Wednesday, December 02, 2015

.... it is estimated that more than 200 million animals are set free through this practice in Taiwan every year....

An electronic billboard flashes DPP candidate ads, KMT candidate ads, and ordinary ads, one after another.

From Su S, Cassey P, Vall-llosera M, Blackburn TM (2015) Going Cheap: Determinants of Bird Price in the Taiwanese Pet Market. PLoS ONE 10(5): e0127482. doi:10.1371/journal.pone.0127482
Taiwan presents an excellent example for studying features of the bird trade in Asian countries [20]. First, cultural practices relating to the bird trade, such as prayer release, singing competitions and ‘bird-walking’ (the avian equivalent of dog-walking, where birds are taken out in cages for fresh air), are very popular in Taiwan. Prayer animal release is a common religious activity in Asia [20]: it is estimated that more than 200 million animals are set free through this practice in Taiwan every year [21,22]. Such a high frequency of releases may be an important factor contributing to invasions by alien bird species [5,23–26]. Second, Taiwan is a major wildlife trade hub from where species are re-exported to other Asian countries, such as Malaysia and Singapore [20,27,28]. Third, Taiwan is separated from the nearest continent by a >100 km ocean strait, meaning that it is relatively straightforward to define native versus alien species. Finally, alien bird species have proved to be a conservation threat in Taiwan through actual and potential hybridization with native bird species [29–31].
From The wildlife pet trade as a driver of introduction and establishment in alien birds in Taiwan. Shan Su, Phillip Cassey, Tim M. Blackburn Biol Invasions DOI 10.1007/s10530-015-1003-3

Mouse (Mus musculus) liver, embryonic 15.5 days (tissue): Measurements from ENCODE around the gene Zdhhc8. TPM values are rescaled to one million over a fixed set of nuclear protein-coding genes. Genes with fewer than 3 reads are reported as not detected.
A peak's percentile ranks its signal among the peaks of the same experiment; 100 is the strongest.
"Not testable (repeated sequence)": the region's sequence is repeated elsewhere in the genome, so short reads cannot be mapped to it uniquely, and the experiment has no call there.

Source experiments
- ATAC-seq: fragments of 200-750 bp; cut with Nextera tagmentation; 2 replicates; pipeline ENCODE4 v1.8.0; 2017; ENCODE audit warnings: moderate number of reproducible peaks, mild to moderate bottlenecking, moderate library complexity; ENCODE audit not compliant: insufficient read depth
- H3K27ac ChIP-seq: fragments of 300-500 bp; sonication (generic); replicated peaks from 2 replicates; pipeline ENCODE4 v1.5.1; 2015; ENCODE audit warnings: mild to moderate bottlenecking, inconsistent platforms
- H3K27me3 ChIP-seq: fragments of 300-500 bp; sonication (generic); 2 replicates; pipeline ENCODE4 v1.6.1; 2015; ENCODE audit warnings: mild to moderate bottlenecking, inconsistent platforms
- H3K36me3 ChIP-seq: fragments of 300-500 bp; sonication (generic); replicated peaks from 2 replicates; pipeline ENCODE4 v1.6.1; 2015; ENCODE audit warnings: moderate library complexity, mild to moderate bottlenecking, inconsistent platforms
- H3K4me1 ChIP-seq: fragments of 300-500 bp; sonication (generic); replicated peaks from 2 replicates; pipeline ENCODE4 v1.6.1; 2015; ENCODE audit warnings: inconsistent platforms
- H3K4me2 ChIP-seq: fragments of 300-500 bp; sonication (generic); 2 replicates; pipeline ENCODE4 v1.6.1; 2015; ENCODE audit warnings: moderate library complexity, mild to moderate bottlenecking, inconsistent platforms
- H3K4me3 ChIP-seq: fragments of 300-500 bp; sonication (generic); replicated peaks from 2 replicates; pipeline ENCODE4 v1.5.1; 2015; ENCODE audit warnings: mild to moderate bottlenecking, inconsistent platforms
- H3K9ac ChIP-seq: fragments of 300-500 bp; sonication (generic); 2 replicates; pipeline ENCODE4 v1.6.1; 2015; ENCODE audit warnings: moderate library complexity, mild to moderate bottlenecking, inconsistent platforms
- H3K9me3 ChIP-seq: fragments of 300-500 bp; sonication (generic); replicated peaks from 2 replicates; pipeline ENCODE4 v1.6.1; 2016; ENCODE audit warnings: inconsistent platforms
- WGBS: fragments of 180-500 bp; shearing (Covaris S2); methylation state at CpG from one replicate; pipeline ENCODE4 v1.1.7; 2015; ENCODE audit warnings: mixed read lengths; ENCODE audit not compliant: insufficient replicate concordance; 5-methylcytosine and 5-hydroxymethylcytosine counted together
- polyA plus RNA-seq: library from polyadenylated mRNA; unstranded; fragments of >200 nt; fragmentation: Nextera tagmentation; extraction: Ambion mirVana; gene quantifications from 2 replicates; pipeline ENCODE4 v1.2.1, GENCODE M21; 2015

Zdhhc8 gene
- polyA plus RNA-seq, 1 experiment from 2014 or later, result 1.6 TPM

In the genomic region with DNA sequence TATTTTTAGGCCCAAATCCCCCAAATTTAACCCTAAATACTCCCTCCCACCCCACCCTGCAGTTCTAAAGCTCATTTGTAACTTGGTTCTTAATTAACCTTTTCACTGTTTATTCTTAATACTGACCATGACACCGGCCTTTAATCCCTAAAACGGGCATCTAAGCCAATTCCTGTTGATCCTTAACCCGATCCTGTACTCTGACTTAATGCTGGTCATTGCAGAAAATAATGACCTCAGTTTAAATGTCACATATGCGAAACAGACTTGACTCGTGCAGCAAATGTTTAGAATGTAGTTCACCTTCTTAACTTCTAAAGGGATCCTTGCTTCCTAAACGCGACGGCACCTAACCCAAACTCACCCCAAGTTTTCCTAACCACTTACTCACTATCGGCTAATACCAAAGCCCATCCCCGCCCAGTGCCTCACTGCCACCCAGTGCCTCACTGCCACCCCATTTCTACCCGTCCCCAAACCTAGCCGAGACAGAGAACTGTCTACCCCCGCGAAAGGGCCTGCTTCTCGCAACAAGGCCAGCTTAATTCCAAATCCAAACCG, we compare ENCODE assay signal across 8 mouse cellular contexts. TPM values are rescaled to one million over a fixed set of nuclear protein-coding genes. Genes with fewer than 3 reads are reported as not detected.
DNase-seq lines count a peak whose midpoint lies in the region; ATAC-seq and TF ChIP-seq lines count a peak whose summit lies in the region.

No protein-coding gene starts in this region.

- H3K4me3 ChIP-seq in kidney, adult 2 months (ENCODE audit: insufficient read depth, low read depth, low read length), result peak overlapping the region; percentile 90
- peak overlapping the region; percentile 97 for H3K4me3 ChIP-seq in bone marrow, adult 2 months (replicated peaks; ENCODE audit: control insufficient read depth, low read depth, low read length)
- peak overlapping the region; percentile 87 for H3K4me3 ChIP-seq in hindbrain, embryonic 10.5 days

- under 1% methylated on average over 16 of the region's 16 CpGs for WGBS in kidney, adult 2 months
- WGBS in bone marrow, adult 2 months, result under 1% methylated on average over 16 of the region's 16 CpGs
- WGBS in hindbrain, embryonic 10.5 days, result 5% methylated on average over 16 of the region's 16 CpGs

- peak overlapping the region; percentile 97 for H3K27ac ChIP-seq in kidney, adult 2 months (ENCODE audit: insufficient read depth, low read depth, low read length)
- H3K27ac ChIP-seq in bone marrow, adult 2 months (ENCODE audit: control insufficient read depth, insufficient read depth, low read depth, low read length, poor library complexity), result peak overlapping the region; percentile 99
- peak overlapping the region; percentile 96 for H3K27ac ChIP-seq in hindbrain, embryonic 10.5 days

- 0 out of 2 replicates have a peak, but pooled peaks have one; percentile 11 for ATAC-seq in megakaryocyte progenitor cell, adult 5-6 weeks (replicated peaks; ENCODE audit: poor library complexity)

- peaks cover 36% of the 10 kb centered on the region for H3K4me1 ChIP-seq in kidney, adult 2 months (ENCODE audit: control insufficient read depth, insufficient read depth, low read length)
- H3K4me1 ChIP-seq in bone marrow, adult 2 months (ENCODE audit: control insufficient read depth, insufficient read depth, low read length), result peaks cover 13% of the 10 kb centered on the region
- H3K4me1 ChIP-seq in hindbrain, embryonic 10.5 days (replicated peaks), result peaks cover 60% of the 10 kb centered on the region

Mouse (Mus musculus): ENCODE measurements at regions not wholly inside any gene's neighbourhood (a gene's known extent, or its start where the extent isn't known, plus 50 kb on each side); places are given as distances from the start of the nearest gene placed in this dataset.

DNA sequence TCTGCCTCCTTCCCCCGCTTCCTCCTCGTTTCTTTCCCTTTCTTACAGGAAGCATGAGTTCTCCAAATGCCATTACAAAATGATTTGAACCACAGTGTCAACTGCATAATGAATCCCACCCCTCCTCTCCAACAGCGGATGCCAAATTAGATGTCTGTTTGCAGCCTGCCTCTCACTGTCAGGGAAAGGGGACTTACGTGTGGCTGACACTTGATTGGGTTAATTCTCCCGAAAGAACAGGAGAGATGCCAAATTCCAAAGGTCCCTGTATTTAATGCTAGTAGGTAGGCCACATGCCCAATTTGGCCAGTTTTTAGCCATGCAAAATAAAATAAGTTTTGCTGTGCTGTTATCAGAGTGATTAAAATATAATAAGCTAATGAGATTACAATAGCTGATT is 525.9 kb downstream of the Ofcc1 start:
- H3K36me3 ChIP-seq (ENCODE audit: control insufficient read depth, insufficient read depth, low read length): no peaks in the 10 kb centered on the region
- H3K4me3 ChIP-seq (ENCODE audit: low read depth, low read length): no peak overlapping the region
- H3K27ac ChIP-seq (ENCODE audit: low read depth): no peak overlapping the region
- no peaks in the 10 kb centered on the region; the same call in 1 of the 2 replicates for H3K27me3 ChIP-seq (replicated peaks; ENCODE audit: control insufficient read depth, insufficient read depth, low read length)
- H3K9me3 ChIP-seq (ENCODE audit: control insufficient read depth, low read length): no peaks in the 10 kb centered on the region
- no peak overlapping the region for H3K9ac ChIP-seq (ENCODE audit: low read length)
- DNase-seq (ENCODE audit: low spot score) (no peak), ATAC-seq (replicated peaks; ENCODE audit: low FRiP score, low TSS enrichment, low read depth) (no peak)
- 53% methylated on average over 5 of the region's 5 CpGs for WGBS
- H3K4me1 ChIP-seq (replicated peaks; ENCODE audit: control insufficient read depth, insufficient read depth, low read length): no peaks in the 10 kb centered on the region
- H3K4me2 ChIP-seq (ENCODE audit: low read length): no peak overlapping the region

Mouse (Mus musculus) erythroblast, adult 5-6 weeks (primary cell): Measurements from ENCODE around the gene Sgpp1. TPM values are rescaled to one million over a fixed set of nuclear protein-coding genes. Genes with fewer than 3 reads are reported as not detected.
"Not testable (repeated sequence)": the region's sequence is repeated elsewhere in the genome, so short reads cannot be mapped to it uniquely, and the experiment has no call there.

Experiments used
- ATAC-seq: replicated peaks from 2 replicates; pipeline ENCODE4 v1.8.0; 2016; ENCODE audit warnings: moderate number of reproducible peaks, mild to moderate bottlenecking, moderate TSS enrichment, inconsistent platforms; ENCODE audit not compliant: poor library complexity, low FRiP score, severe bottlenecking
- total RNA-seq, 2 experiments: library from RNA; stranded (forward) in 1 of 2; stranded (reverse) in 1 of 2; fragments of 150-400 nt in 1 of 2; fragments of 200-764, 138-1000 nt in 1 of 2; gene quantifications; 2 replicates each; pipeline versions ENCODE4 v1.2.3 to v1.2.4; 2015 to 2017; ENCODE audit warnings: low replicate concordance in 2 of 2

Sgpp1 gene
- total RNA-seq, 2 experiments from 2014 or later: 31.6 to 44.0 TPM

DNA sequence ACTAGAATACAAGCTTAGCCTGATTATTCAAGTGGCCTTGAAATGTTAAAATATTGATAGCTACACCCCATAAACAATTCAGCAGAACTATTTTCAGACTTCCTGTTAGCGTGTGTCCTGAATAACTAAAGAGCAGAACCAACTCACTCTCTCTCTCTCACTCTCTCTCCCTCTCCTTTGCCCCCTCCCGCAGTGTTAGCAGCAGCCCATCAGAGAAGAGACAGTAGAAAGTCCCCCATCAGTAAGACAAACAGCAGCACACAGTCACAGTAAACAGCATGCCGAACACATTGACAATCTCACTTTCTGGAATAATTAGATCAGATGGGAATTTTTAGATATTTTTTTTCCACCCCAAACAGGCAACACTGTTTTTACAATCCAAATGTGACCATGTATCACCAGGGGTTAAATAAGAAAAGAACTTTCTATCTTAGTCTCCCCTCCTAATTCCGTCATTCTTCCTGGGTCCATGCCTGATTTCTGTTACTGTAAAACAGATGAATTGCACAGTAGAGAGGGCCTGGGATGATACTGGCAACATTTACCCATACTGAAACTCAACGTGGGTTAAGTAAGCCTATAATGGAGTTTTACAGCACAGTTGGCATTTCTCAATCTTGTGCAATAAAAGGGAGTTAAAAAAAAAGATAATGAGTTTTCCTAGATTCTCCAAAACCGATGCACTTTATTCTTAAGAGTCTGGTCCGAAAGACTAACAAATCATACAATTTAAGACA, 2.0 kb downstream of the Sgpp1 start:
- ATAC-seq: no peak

Taiwan has an extremely active trade in alien cage birds. More than 180,000 individuals of over 200 parrot species were imported there between 2001 and 2011, from 20 countries (Wong et al. 2012). In a survey in 1995, Severinghaus and Chi (1999) found that 6 % of the more than 68,000 prayer birds recorded for sale in Taiwan were alien species, but this had risen to more than 68 % of the 7634 birds recorded for sale in 2012 by Su et al. (2014). Taiwan also has a large number of alien bird species known from the wild: 90 species have been recorded at large there, of which at least 25 have been recorded breeding (see "Methods" section). More than 60 % of alien bird species found inthe wild are species known to have been traded in the Taiwanese pet market (Lee and Shieh 2005). We therefore predicted that the probability that an alien species is found in the wild in Taiwan is largely determined by the composition of the pet trade, and so depends on the same combination of societal demands and species availability that results in the mix of species in that trade (Su et al. 2015). We also predicted that availability determines the likelihood that an introduced species establishes a viable population, along with additional influences of the characteristics that relate to the likelihood that a species can cope with the Taiwanese environment.